Business Irish

Friday 2 December 2016

European stocks fall for a second day ahead of crucial weekend

Bloomberg and Colm Kelpie

Published 04/07/2015 | 02:30

Traders work on the floor of the New York Stock Exchange in New York, United States, July 2, 2015. REUTERS/Brendan McDermid
Traders work on the floor of the New York Stock Exchange in New York, United States, July 2, 2015. REUTERS/Brendan McDermid

European stocks fell for a second day and German bonds gained as Greece called for a write-down on its debt and investors braced for a referendum this weekend. The yen and the Swiss franc strengthened.

  • Go To

The Stoxx Europe 600 Index decreased 0.5pc at the close of trading, while the yield on Germany's 10-year bund dropped five basis points to 0.79pc at 12.10pm in New York.

By the close in Dublin, the ISEQ Overall Index fell 0.2pc of 12.20 points to end the trading week at 6,233.59. The leaders on the Dublin market included insurance group FBD, which closed up 1.9pc to €9.25, while bookmakers Paddy Power rose 1.1pc to €79.42.

On the other side of the board, the laggards included drinks group C&C, which fell 2.8pc to €3.34, while insulation group Kingspan dropped 1.1pc to €21.80.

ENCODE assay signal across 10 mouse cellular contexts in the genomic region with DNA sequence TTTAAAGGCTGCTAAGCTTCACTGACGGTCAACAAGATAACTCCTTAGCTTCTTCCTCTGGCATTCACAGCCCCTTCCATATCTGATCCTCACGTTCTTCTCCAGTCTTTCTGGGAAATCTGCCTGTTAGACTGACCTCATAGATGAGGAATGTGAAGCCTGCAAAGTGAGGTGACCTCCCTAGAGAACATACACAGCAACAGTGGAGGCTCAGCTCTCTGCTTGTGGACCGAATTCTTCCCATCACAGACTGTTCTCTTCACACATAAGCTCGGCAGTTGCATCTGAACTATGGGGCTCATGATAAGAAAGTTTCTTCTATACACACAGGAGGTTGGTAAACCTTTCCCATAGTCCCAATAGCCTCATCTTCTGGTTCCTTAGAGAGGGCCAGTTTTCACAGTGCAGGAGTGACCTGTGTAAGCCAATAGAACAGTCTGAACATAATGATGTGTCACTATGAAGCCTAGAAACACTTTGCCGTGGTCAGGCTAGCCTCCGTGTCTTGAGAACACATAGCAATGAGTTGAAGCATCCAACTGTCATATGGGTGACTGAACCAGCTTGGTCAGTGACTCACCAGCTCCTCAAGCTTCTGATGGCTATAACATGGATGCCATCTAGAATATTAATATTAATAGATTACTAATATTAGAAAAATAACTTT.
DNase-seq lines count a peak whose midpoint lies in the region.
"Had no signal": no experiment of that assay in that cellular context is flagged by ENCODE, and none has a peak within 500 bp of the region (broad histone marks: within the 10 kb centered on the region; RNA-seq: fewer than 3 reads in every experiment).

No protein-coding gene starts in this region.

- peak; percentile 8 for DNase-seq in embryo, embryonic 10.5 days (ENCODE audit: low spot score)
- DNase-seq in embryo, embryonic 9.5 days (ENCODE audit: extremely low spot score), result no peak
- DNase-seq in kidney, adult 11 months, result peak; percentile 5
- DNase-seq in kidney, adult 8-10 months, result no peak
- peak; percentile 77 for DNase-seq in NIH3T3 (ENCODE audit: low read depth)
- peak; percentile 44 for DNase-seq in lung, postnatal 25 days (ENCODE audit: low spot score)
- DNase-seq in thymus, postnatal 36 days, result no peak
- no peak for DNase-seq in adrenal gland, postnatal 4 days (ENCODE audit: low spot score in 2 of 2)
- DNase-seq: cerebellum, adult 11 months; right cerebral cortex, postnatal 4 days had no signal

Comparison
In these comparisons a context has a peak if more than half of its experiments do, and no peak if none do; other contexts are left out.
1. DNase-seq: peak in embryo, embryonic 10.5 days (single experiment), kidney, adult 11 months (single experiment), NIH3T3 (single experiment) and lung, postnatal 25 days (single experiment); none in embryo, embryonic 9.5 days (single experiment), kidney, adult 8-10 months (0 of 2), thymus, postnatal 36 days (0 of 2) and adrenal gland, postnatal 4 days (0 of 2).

Stocks across Europe extended declines in a week where more than $1.5 trillion was erased from the value of global equities after Greek Prime Minister Alexis Tsipras short-circuited bailout talks by calling a referendum.

Mr Tsipras said yesterday that a 30pc so-called haircut and a 20-year grace period was the only way the country's debt could become sustainable.

"Investors clearly want to sell what they can before the weekend," said Ramiro Loureiro, a Lisbon-based market analyst at Banco Comercial Portugues' Millennium unit.

"The small difference between the 'yes' and the 'no' vote in Greece has generated so much uncertainty that, when you throw in thin trading volumes, you're bound to get more marked losses near the close of trading."

A poll commissioned by Bloomberg News showed 43pc intend to vote "no" to reject the austerity demanded by creditors in exchange for financial aid; 42.5pc back a "yes" to accept the conditions, the survey of 1,042 people found.

Irish Independent

Read More

Promoted articles

Editors Choice

Also in Business